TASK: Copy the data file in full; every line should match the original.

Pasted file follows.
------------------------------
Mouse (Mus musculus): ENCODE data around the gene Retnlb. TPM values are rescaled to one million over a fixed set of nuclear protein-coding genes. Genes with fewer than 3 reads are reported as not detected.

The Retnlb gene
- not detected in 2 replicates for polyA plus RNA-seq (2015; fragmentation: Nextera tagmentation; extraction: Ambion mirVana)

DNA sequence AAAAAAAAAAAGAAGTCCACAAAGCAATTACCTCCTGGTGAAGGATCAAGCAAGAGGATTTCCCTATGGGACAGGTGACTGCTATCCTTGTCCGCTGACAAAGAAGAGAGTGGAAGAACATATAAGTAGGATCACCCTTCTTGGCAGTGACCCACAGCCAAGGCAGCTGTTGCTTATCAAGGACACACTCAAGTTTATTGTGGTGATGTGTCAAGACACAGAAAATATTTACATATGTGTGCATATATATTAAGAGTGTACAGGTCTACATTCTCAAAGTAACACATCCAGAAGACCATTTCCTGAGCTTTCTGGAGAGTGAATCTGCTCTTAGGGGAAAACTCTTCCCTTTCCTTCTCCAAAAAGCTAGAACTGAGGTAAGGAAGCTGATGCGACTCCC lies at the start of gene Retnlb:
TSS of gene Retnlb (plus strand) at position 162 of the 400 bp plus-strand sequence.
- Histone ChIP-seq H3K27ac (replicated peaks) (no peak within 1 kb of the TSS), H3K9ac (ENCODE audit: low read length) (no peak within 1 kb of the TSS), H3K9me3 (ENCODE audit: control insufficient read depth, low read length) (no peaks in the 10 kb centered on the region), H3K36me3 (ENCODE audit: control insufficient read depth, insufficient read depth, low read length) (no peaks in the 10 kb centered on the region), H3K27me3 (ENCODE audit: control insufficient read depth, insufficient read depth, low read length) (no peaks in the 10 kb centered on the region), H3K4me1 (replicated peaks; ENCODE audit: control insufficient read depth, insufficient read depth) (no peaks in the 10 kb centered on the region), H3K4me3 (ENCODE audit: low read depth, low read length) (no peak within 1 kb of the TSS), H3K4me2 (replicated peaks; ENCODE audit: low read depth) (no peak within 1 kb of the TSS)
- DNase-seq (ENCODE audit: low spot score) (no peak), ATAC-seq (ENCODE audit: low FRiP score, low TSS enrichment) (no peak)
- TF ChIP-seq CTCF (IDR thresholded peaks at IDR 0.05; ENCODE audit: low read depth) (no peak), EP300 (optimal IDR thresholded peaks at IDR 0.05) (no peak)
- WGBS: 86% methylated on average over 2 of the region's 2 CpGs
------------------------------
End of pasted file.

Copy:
Mouse (Mus musculus): ENCODE data around the gene Retnlb. TPM values are rescaled to one million over a fixed set of nuclear protein-coding genes. Genes with fewer than 3 reads are reported as not detected.

The Retnlb gene
- not detected in 2 replicates for polyA plus RNA-seq (2015; fragmentation: Nextera tagmentation; extraction: Ambion mirVana)

DNA sequence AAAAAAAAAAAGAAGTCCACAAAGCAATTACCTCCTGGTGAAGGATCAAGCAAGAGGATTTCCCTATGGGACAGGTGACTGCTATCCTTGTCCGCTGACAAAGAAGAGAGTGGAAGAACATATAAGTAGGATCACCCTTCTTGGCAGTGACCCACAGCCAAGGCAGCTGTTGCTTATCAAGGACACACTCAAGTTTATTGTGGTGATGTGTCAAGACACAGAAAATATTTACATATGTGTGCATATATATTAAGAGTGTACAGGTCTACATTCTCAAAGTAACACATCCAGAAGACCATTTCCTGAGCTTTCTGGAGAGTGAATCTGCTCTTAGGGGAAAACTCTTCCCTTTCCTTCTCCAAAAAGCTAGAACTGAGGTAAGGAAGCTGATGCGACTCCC lies at the start of gene Retnlb:
TSS of gene Retnlb (plus strand) at position 162 of the 400 bp plus-strand sequence.
- Histone ChIP-seq H3K27ac (replicated peaks) (no peak within 1 kb of the TSS), H3K9ac (ENCODE audit: low read length) (no peak within 1 kb of the TSS), H3K9me3 (ENCODE audit: control insufficient read depth, low read length) (no peaks in the 10 kb centered on the region), H3K36me3 (ENCODE audit: control insufficient read depth, insufficient read depth, low read length) (no peaks in the 10 kb centered on the region), H3K27me3 (ENCODE audit: control insufficient read depth, insufficient read depth, low read length) (no peaks in the 10 kb centered on the region), H3K4me1 (replicated peaks; ENCODE audit: control insufficient read depth, insufficient read depth) (no peaks in the 10 kb centered on the region), H3K4me3 (ENCODE audit: low read depth, low read length) (no peak within 1 kb of the TSS), H3K4me2 (replicated peaks; ENCODE audit: low read depth) (no peak within 1 kb of the TSS)
- DNase-seq (ENCODE audit: low spot score) (no peak), ATAC-seq (ENCODE audit: low FRiP score, low TSS enrichment) (no peak)
- TF ChIP-seq CTCF (IDR thresholded peaks at IDR 0.05; ENCODE audit: low read depth) (no peak), EP300 (optimal IDR thresholded peaks at IDR 0.05) (no peak)
- WGBS: 86% methylated on average over 2 of the region's 2 CpGs